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A jab of stem cells could help prevent pain while walking, ulcers and the need for amputation in patients with furred-up arteries in the leg.

Peripheral arterial disease (PAD) — when the arteries carrying blood from the heart to the legs become narrowed due to a build-up of fatty deposits called plaque — affects 2.7 million people aged 55 or older in the UK.

As the supply of blood is reduced, the muscles in the legs become starved of oxygen, leading to symptoms such as pain when walking.

The poor circulation can also cause muscle and skin tissue to die, with complications such as ulcers that won’t heal.

Left untreated, these can result in infections and may mean the limb needs to be amputated.

Patients with PAD are usually offered the same drugs that are prescribed for heart disease — such as statins to lower cholesterol, or aspirin and clopidogrel to prevent blood clots.

However, in many cases, this is not enough and patients often need surgery to insert a stent, a tiny tube, or a small balloon in the blood vessel to hold it open and improve blood flow.

Now, researchers in Canada, South Korea and Malaysia are investigating the use of stem cells to help ease PAD.

In many tissues, stem cells serve as a sort of internal repair system, dividing constantly to replenish cells that might be damaged.

When a stem cell divides, each new cell has the potential either to remain a stem cell or become another type of cell with a more specialised function, such as a muscle cell, a red blood cell or a brain cell.

The theory is that, when injected into the leg muscle, the stem cells will be activated to become new blood vessels as the various growth factors and chemicals in the blood will tell them what’s required.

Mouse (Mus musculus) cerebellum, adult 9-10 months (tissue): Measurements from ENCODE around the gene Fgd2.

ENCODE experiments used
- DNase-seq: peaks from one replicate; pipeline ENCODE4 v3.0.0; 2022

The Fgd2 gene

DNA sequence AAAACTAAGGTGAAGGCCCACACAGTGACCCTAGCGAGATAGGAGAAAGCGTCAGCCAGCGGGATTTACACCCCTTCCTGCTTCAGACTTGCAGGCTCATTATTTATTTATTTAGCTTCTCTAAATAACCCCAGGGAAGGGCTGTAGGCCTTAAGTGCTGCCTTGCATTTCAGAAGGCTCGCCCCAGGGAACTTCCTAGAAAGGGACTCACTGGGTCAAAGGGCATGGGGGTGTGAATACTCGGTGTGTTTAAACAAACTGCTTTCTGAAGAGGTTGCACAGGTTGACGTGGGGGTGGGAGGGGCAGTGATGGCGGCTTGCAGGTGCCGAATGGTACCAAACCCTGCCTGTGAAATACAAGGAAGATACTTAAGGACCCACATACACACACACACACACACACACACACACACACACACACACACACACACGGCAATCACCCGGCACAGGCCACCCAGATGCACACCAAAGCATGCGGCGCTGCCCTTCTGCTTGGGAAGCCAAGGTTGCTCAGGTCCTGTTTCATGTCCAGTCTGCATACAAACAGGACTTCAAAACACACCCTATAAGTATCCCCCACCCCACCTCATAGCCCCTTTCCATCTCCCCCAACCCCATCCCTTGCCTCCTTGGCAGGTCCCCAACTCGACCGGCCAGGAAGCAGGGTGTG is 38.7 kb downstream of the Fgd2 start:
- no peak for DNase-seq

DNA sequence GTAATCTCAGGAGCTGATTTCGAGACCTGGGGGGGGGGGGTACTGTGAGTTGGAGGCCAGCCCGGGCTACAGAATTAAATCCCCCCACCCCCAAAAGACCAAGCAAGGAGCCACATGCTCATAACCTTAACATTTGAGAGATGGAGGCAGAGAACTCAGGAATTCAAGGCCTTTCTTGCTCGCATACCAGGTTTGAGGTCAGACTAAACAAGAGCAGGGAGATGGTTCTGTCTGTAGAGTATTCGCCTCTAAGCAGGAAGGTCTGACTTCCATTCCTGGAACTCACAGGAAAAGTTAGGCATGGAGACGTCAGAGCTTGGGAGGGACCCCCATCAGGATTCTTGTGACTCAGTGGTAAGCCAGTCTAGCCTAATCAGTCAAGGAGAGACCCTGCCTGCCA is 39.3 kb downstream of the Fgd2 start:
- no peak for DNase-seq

This will help bypass any blockages and restore normal blood flow and, researchers say, prevent PAD worsening and the need for amputation.

In the new treatment, stem cells are extracted from a patient’s bone marrow (where they are formed) using a needle and syringe under general anaesthetic — the stem cells are taken from the hip bone because it contains a large concentration of bone marrow and blood stem cells.

These cells are then injected straight into the patient’s leg near the site of the narrowed artery.

Results from a pilot study with 22 patients at Tehran University, Iran, show that those who were given the stem cell injections were able to walk further without pain after six months than those given placebo jabs.

In three ongoing studies — at the National University of Malaysia, Gachon University in South Korea and Toronto General Hospital — 160 PAD patients are being given either stem cell or placebo jabs and monitored to check various symptoms, such as pain when walking.

Commenting on the development, Stella Vig, a consultant vascular surgeon at Croydon University Hospital, says: ‘The use of stem cells adds an extra possibility for treatment, especially in diabetes patients with PAD where there are no blood vessels to bypass or open with a balloon.

‘The development of small vessels would ensure better circulation, helping those who previously could not be treated, leading to an amputation.’


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